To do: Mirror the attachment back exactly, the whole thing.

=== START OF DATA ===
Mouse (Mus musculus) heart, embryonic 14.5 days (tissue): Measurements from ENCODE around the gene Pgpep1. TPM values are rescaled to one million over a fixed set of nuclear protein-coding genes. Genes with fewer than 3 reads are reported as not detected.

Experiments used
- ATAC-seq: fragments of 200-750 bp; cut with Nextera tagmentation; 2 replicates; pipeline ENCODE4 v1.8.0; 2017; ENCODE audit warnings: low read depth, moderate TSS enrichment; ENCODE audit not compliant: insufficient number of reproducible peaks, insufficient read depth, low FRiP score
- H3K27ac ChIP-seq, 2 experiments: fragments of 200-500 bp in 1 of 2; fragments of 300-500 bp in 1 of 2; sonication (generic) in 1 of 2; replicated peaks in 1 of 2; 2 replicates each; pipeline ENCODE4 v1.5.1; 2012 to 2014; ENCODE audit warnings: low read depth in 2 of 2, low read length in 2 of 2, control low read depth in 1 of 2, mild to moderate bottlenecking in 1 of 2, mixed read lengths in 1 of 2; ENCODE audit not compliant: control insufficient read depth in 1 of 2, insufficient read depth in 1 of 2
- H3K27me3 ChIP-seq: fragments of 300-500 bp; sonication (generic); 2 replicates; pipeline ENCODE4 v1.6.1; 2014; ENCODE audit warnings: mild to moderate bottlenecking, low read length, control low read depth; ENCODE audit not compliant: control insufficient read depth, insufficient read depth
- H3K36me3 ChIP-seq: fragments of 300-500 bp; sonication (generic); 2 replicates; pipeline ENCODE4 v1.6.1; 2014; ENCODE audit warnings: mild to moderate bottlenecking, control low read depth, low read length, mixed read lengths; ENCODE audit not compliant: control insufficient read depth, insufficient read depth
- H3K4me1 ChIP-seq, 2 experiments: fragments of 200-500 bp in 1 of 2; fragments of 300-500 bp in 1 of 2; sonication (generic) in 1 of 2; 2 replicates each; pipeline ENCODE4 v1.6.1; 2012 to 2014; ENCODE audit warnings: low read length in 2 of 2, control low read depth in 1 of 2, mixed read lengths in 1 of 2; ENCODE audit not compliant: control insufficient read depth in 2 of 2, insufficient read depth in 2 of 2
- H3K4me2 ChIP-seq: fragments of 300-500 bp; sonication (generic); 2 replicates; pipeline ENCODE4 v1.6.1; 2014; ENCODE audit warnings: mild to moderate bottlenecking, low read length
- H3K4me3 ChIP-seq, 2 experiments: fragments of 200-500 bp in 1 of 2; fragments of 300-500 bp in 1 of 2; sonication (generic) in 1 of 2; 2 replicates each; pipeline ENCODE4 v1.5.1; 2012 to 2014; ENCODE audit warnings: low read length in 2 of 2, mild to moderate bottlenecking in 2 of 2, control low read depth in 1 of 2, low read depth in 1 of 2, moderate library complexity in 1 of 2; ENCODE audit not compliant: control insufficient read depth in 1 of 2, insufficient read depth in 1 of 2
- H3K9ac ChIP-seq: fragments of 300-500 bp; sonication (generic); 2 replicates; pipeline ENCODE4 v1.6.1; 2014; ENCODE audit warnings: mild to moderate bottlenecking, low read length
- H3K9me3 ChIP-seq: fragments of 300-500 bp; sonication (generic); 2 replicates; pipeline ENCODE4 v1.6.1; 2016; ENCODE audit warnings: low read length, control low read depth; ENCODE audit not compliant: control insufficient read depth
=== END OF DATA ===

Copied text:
Mouse (Mus musculus) heart, embryonic 14.5 days (tissue): Measurements from ENCODE around the gene Pgpep1. TPM values are rescaled to one million over a fixed set of nuclear protein-coding genes. Genes with fewer than 3 reads are reported as not detected.

Experiments used
- ATAC-seq: fragments of 200-750 bp; cut with Nextera tagmentation; 2 replicates; pipeline ENCODE4 v1.8.0; 2017; ENCODE audit warnings: low read depth, moderate TSS enrichment; ENCODE audit not compliant: insufficient number of reproducible peaks, insufficient read depth, low FRiP score
- H3K27ac ChIP-seq, 2 experiments: fragments of 200-500 bp in 1 of 2; fragments of 300-500 bp in 1 of 2; sonication (generic) in 1 of 2; replicated peaks in 1 of 2; 2 replicates each; pipeline ENCODE4 v1.5.1; 2012 to 2014; ENCODE audit warnings: low read depth in 2 of 2, low read length in 2 of 2, control low read depth in 1 of 2, mild to moderate bottlenecking in 1 of 2, mixed read lengths in 1 of 2; ENCODE audit not compliant: control insufficient read depth in 1 of 2, insufficient read depth in 1 of 2
- H3K27me3 ChIP-seq: fragments of 300-500 bp; sonication (generic); 2 replicates; pipeline ENCODE4 v1.6.1; 2014; ENCODE audit warnings: mild to moderate bottlenecking, low read length, control low read depth; ENCODE audit not compliant: control insufficient read depth, insufficient read depth
- H3K36me3 ChIP-seq: fragments of 300-500 bp; sonication (generic); 2 replicates; pipeline ENCODE4 v1.6.1; 2014; ENCODE audit warnings: mild to moderate bottlenecking, control low read depth, low read length, mixed read lengths; ENCODE audit not compliant: control insufficient read depth, insufficient read depth
- H3K4me1 ChIP-seq, 2 experiments: fragments of 200-500 bp in 1 of 2; fragments of 300-500 bp in 1 of 2; sonication (generic) in 1 of 2; 2 replicates each; pipeline ENCODE4 v1.6.1; 2012 to 2014; ENCODE audit warnings: low read length in 2 of 2, control low read depth in 1 of 2, mixed read lengths in 1 of 2; ENCODE audit not compliant: control insufficient read depth in 2 of 2, insufficient read depth in 2 of 2
- H3K4me2 ChIP-seq: fragments of 300-500 bp; sonication (generic); 2 replicates; pipeline ENCODE4 v1.6.1; 2014; ENCODE audit warnings: mild to moderate bottlenecking, low read length
- H3K4me3 ChIP-seq, 2 experiments: fragments of 200-500 bp in 1 of 2; fragments of 300-500 bp in 1 of 2; sonication (generic) in 1 of 2; 2 replicates each; pipeline ENCODE4 v1.5.1; 2012 to 2014; ENCODE audit warnings: low read length in 2 of 2, mild to moderate bottlenecking in 2 of 2, control low read depth in 1 of 2, low read depth in 1 of 2, moderate library complexity in 1 of 2; ENCODE audit not compliant: control insufficient read depth in 1 of 2, insufficient read depth in 1 of 2
- H3K9ac ChIP-seq: fragments of 300-500 bp; sonication (generic); 2 replicates; pipeline ENCODE4 v1.6.1; 2014; ENCODE audit warnings: mild to moderate bottlenecking, low read length
- H3K9me3 ChIP-seq: fragments of 300-500 bp; sonication (generic); 2 replicates; pipeline ENCODE4 v1.6.1; 2016; ENCODE audit warnings: low read length, control low read depth; ENCODE audit not compliant: control insufficient read depth